Today we begin the prodigy that is the Book of Job. It is “about” multiple things, not least of which is the adversary’s question “Does Job fear God for nothing?” (This is, perhaps, the flip side of the issue of simony that we met in yesterday’s Acts reading!)
‘The adversary’ or ‘the accuser’: the NRSV, oddly, translates as ‘Satan’. But in Job the word always appears with the definite article, so it’s not yet a proper name. In any case, having moved the plot along, the figure does not reappear after chapter 2.
Re what Job’s “about,” Davis, noticing that Job, like Jeremiah, curses the day of his birth (Job 3:1-26; Jer 20:14-18) and that Job’s suffering looks like the servant’s in Isaiah (52:13-53:12), suggests: “These [and other] various connections align this wisdom book with the two prophetic traditions that deal most directly with the problem of massive suffering in relation to Jerusalem’s destruction and the Babylonian exile, suffering that defies comprehension and feels like the enmity of God” (Opening Israel’s Scriptures). How does one respond to such suffering?
The Ethiopian is reading from Isa 52:13-53:12 when he encounters Philip. “About whom, may I ask you, does the prophet say this, about himself or about someone else?” doesn’t have a single correct answer—Stephen, newly buried, comes to mind—but Philip’s proclaiming Jesus is more than appropriate.
How much of Isaiah is Luke pointing to in this story? After introducing the Ethiopian (v.27), he thereafter refers to him simply as “the eunuch” (four times). Is it accidental that it’s in Isaiah that we encounter the following?
3 Do not let the foreigner joined to the LORD say,
“The LORD will surely separate me from his people”;
and do not let the eunuch say,
“I am just a dry tree.”
4 For thus says the LORD:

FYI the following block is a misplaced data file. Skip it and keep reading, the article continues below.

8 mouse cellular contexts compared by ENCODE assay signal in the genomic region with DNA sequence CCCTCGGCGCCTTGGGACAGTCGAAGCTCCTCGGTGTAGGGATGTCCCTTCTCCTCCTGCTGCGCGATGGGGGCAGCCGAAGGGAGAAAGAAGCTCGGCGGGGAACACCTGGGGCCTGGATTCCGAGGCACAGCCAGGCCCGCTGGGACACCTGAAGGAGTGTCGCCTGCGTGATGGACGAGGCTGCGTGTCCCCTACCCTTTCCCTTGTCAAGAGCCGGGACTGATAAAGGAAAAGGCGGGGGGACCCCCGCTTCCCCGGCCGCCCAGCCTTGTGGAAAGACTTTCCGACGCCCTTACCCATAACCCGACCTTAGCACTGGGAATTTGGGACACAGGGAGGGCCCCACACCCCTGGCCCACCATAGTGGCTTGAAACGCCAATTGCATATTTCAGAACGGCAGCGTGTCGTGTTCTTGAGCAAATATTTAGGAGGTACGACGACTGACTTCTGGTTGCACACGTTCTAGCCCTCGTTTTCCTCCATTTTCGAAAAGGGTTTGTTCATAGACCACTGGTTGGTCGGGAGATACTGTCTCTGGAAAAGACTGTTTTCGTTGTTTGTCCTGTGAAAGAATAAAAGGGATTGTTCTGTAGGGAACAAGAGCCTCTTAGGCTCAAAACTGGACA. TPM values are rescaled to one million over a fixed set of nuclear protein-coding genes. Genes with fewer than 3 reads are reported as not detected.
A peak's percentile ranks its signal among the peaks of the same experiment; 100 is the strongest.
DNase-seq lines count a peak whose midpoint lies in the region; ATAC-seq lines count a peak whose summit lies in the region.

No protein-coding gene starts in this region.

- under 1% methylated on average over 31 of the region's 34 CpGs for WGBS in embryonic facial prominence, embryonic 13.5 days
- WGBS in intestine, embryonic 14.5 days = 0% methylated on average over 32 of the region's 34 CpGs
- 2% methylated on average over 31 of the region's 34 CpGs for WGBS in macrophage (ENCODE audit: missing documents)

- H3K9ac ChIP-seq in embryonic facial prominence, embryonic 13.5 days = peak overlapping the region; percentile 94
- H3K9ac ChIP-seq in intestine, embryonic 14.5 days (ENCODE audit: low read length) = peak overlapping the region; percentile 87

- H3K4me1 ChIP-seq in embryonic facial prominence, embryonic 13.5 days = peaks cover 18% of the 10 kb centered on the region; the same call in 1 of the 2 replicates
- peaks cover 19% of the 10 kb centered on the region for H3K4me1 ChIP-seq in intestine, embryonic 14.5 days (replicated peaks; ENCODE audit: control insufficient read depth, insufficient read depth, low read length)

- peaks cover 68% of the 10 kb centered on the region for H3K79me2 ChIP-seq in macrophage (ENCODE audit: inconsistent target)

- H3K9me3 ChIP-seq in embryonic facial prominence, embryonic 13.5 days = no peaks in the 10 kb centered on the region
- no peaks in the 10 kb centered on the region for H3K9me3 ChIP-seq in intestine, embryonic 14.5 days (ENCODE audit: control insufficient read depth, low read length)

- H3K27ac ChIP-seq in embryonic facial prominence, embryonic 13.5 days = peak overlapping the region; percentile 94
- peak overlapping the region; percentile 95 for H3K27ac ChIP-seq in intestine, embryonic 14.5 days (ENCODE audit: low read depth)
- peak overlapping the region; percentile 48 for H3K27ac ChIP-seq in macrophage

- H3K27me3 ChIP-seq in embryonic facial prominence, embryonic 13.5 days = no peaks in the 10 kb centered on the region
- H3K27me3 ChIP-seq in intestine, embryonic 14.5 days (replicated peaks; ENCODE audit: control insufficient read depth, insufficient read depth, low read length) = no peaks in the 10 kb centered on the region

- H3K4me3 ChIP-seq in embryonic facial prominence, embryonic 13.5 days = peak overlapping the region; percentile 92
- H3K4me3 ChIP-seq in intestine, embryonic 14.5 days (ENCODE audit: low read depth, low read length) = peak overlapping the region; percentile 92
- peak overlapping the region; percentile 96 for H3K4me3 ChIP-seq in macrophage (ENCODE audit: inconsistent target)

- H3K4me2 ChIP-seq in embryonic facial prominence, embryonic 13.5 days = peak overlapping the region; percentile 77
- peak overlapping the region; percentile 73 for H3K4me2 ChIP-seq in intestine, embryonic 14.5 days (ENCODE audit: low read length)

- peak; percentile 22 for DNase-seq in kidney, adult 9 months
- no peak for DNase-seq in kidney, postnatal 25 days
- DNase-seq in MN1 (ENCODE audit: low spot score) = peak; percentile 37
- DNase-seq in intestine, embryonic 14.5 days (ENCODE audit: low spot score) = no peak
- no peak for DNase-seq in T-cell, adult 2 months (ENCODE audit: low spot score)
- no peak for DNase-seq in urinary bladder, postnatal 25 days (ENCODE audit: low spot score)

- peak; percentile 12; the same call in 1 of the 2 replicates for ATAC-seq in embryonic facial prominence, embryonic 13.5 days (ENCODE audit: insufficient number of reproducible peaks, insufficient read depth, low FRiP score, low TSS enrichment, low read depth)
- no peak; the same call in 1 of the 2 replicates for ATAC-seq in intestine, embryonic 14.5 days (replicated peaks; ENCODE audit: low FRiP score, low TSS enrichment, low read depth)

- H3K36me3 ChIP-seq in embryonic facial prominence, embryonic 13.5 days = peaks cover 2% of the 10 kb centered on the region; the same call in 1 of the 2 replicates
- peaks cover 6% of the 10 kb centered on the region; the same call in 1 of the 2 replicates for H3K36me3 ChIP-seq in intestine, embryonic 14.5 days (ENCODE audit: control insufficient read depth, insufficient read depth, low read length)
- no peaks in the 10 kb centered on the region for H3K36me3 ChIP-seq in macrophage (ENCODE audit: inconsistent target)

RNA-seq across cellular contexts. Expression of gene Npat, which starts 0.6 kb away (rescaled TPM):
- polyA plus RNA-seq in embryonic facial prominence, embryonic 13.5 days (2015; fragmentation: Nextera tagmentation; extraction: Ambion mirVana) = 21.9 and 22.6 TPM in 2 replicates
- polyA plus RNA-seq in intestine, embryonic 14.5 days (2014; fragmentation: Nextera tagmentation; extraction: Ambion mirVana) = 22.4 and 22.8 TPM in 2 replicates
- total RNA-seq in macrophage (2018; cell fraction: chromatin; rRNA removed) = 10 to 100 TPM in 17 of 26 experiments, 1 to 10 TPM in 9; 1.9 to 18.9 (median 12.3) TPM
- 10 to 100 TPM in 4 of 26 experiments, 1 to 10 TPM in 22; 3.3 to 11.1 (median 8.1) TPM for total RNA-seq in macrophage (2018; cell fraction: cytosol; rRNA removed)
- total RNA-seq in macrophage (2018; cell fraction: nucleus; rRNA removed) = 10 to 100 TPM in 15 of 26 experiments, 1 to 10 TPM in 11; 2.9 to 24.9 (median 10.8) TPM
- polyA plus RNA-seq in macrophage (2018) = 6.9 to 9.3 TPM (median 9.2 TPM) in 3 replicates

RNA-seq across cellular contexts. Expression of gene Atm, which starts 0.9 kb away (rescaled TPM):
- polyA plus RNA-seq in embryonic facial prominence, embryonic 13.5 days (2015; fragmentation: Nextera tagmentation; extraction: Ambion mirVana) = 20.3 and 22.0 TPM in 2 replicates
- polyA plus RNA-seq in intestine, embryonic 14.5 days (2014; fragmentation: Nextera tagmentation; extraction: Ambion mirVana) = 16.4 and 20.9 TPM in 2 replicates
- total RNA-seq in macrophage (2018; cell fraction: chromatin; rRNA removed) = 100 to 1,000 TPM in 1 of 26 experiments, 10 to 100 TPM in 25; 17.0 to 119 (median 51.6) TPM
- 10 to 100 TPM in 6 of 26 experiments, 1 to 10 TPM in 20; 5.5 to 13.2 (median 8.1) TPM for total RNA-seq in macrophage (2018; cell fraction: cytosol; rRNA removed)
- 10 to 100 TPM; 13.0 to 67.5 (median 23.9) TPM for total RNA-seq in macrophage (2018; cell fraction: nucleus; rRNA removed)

To the eunuchs who keep my sabbaths,
who choose the things that please me
and hold fast my covenant,
5 I will give, in my house and within my walls,
a monument and a name
better than sons and daughters;
I will give them an everlasting name
that shall not be cut off.
6 And the foreigners who join themselves to the LORD,
to minister to him, to love the name of the LORD,
and to be his servants,
all who keep the sabbath, and do not profane it,
and hold fast my covenant–
7 these I will bring to my holy mountain,
and make them joyful in my house of prayer;
their burnt offerings and their sacrifices
will be accepted on my altar;
for my house shall be called a house of prayer
for all peoples. (56:3-7)
The servant about whom the eunuch is reading is key to making this vision a reality.
John: “Do not work for the food that perishes, but for the food that endures for eternal life…” Texts like these are the reason we understand that in the Hebrew idiom—and other languages influenced by that idiom—“Not A, but B” may mean “While A is important, B is more important.” This launches a long conversation which reveals why John the Evangelist noted the proximity of the feeding to Passover (v.4): rather than record the institution of the Eucharist at Passover, the Gospel of John gives us a long reflection on the Eucharist here.